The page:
What is it that a baby sees when it opens it’s eyes to the world? Does it see the smiling faces of the doctors as they say, “It’s a boy” or “It’s a girl”? Does it see the smiling faces of it’s mother or it’s father as they look at the little tiny miracle that was made during a night of passion or force? From then, this child is given a name, an identity forged by those around it. It isn’t until they become older and realize that their home life isn’t what others have. Some have it worse. Some have it better. Some parents exist in their child’s life. Some parents say their children are nothing but shit. Some parents wonder how they got blessed with their child. Some parents wish their child was never born. Some children have the support of their parents. Some children do not have parents.
For me, I have a relationship with only one parent. My mom, Barbara, means the world to me. Our family is Italian immigrants, who looked to start a new life here in America. My father, Floyd, was a child molester. He had abused my older sisters, and abused his first wife whom out of the protection of her two daughters, fled from my father and didn’t look back, despite losing her daughters to her ex-husband’s abusive mother, Vivian. She was able to win custody back of her daughters and beat her alcoholism in the last few years of her life, battling pancreatic cancer at the same time. Then, my father met my mother, Barbara, a young Italian immigrant who lived in Detroit with her parents who were abusive as well. He abused her during their marriage, having two sons and their only daughter together, me. Raebeth Kathryne Karlah, a baby that was going to be full of promise, living the Identity Christian lifestyle, supporting the Ku Klux Klan, and having a white husband… white children… a life of bigotry that would pass down to generations unless one person would be able to stop the cycle.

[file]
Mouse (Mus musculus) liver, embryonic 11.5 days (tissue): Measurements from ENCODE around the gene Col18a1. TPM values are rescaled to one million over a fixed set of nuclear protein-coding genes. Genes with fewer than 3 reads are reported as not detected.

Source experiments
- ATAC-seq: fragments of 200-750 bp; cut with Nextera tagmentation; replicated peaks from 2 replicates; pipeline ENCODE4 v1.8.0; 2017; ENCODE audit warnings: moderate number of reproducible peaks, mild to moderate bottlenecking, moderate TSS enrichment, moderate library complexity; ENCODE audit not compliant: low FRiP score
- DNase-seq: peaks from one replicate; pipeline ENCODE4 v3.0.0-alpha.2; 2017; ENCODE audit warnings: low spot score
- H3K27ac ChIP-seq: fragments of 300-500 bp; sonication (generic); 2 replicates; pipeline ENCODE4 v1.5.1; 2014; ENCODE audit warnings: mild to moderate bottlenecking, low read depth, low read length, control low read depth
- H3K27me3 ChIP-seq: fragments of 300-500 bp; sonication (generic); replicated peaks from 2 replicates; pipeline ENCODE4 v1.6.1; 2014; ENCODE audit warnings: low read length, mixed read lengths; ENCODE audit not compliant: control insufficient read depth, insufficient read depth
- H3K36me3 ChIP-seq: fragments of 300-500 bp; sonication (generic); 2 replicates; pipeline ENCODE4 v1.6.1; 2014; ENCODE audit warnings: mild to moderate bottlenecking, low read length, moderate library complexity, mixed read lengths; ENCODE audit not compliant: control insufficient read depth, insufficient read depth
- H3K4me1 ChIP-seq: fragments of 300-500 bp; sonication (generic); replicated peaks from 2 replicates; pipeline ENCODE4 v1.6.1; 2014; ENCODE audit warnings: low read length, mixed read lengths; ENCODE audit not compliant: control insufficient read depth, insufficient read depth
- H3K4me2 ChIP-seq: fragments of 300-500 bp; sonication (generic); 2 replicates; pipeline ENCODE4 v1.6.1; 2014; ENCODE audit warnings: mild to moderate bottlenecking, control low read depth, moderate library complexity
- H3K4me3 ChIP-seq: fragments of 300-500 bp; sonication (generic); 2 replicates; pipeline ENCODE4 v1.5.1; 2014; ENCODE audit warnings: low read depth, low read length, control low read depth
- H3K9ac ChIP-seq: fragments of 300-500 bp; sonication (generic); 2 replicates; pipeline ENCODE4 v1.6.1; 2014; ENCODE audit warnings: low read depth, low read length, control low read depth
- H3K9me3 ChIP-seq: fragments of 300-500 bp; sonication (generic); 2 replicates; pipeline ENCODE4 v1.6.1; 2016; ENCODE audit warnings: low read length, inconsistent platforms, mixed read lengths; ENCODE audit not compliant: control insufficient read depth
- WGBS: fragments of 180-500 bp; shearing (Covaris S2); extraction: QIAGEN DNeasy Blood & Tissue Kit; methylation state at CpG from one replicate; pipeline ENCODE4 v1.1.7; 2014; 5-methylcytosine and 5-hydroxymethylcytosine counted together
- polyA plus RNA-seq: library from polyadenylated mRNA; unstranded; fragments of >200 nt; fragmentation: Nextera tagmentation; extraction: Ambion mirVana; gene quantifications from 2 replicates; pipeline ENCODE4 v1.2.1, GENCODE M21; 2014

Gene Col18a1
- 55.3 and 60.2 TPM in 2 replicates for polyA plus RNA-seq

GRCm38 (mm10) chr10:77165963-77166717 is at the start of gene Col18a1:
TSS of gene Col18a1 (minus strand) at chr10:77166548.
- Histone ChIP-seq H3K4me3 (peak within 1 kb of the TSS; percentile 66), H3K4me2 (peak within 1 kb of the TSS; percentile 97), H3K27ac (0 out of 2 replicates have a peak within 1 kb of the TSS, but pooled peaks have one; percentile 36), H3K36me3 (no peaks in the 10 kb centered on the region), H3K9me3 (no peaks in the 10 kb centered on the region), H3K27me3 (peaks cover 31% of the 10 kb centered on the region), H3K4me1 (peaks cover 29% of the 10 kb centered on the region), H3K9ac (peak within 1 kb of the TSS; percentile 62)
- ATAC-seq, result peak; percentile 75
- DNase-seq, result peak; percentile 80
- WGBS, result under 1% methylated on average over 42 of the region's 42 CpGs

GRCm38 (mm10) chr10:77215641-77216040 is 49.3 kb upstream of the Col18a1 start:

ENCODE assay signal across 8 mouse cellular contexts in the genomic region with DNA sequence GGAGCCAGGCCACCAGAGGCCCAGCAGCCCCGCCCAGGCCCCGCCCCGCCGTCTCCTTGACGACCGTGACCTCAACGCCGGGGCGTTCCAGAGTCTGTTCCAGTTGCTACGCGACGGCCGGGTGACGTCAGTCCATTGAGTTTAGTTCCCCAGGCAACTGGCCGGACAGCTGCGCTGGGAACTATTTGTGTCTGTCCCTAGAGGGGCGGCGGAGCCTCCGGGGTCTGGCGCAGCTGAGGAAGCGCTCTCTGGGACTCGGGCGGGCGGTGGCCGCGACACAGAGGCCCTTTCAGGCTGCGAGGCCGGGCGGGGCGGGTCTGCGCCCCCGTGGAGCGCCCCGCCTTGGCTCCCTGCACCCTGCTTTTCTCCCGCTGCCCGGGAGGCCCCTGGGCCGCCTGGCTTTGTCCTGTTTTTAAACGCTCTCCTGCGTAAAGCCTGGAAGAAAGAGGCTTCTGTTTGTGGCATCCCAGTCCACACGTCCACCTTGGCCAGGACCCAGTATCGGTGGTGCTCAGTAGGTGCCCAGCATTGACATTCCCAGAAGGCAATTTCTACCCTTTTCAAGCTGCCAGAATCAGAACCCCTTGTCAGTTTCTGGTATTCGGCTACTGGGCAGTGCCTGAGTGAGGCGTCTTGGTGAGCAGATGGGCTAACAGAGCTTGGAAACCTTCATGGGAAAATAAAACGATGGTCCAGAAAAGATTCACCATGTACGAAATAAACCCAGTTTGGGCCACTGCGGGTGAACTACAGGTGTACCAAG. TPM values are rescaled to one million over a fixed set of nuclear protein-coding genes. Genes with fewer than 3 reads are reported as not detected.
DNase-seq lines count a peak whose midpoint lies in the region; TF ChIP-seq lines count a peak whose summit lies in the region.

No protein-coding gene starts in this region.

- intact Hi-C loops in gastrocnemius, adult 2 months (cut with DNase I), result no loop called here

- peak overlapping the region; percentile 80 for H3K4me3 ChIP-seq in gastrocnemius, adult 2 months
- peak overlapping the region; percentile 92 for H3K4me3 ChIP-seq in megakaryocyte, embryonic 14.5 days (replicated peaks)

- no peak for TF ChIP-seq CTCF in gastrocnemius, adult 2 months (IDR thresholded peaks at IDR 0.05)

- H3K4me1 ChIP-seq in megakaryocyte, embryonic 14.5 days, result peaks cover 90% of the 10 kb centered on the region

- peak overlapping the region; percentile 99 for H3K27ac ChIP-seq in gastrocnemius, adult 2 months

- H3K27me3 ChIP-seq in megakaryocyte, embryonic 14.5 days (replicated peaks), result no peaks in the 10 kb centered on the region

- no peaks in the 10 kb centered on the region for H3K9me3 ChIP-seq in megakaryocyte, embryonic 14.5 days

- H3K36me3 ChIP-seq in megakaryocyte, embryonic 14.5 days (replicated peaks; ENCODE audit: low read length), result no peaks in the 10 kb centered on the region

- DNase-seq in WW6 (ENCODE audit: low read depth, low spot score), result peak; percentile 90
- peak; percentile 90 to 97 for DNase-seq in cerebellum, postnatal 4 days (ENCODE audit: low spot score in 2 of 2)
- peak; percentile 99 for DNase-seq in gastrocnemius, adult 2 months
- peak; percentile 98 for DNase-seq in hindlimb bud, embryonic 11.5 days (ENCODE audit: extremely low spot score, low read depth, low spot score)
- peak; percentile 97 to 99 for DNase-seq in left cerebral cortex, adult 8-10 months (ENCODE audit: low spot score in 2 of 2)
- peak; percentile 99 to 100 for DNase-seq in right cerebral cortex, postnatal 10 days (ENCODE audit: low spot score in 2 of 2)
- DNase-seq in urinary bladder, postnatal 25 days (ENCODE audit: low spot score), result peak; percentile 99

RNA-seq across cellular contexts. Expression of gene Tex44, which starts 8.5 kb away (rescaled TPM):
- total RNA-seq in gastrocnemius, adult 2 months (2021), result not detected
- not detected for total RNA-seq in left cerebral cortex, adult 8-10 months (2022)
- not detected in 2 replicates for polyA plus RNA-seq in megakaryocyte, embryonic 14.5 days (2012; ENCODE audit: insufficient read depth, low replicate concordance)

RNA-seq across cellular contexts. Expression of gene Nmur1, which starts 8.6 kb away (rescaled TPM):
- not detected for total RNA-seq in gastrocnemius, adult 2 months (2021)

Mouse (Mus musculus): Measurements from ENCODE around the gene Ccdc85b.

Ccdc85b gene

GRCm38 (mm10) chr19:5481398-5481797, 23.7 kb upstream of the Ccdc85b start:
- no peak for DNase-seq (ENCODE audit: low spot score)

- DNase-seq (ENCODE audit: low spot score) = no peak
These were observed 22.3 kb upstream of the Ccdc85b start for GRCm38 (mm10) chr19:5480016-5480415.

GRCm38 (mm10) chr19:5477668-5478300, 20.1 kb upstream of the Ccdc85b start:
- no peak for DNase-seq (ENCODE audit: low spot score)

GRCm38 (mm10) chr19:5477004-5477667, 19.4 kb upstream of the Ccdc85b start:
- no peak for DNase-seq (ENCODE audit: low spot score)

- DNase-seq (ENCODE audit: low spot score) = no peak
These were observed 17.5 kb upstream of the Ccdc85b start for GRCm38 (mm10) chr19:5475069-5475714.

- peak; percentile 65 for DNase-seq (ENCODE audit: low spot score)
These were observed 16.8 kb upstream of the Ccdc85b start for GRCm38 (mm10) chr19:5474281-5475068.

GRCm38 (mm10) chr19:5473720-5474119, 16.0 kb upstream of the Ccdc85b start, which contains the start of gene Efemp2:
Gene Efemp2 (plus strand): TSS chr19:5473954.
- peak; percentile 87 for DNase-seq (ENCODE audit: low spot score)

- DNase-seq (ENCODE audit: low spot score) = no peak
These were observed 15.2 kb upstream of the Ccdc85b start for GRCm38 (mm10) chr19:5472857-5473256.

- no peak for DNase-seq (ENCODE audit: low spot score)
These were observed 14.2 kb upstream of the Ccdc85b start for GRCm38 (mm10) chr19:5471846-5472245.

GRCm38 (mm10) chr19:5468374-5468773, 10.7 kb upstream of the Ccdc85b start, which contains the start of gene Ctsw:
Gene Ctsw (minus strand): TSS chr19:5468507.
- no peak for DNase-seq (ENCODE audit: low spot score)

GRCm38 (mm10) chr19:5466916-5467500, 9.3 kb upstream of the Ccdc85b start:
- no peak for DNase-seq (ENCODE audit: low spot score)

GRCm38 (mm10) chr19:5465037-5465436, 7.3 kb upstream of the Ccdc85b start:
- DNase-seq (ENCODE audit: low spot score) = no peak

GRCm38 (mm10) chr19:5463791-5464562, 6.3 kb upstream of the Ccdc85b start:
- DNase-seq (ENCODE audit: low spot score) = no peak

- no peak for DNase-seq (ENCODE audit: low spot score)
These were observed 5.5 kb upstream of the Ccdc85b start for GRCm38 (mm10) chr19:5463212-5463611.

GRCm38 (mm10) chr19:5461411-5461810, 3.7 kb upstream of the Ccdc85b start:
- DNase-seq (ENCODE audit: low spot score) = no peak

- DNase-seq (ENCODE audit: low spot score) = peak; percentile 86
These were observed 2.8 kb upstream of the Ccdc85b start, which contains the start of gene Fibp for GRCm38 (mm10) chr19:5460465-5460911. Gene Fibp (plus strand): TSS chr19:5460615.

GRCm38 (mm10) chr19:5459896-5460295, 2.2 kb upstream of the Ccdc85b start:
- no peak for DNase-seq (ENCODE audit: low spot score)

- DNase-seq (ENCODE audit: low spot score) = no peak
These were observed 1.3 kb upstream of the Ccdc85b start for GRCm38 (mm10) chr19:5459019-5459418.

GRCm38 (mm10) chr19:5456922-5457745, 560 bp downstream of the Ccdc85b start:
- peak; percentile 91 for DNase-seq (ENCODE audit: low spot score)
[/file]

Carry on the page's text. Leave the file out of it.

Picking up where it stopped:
It would take my sisters, my brother Raymond, and me to break this. Through therapy, being taken into Foster Care, and through getting an African American woman pregnant and giving birth into the world my beautiful niece and handsome nephew. While I no longer have a relationship with my brother and my niece and nephew, I still thank them for saving my life, rescuing me from Foster Care and being placed away from my abusive father and mother who is getting her life back together once and for all.
I am a young woman. I just turned 18. And I am left with very little emotionally and physically, all because my foster grandmother, Maime, has accused me of being a devil worshipper because I’m gay.
Yes, you read that right. I am a devil worshiper because I’m gay. Well, she doesn’t know I’m gay. She has only known I am bisexual. And yes, I am terrified to come out to her yet again. I am afraid to face “devil worshiper” and “lesbian shit” insults again. That was what happened last summer, all because I made one “pro-gay marriage” status update on my Facebook. Just one, and it gets my phone taken away, myself back in the closet, and afraid for my emotional stability and my life. She claimed she supported me. In actuality, she never did. Now, she tries to push me to be with men. But I don’t want a man to spend the rest of my life with.
I want a woman. And I won’t be silenced when I meet the woman of my dreams who accepts me for who I am and is willing to chase dreams with me by her side.
Maybe, this blog will help me, being read by people, whether millions or only a select few. Either way, I am a writer and hey, who knows, maybe I’ll get famous one day, writing my cares away in medieval worlds and sc-fi settings. Maybe this will help me get my light back, where I shine in the darkness, even when I hang just a sliver in the sky.
I hold on because I’ve seen those I love starve themselves to death in one’s atmosphere that left them with no room to breathe.
I am gay. I am a Christian. I aspire to one day, be a Journalist and become an Author as well. I am Rae. This is my Light.
And no one will stop me from being who I am; full moon.
“It takes courage to grow up and become who you really are.”-E.E Cummings
Last updated May 19, 2017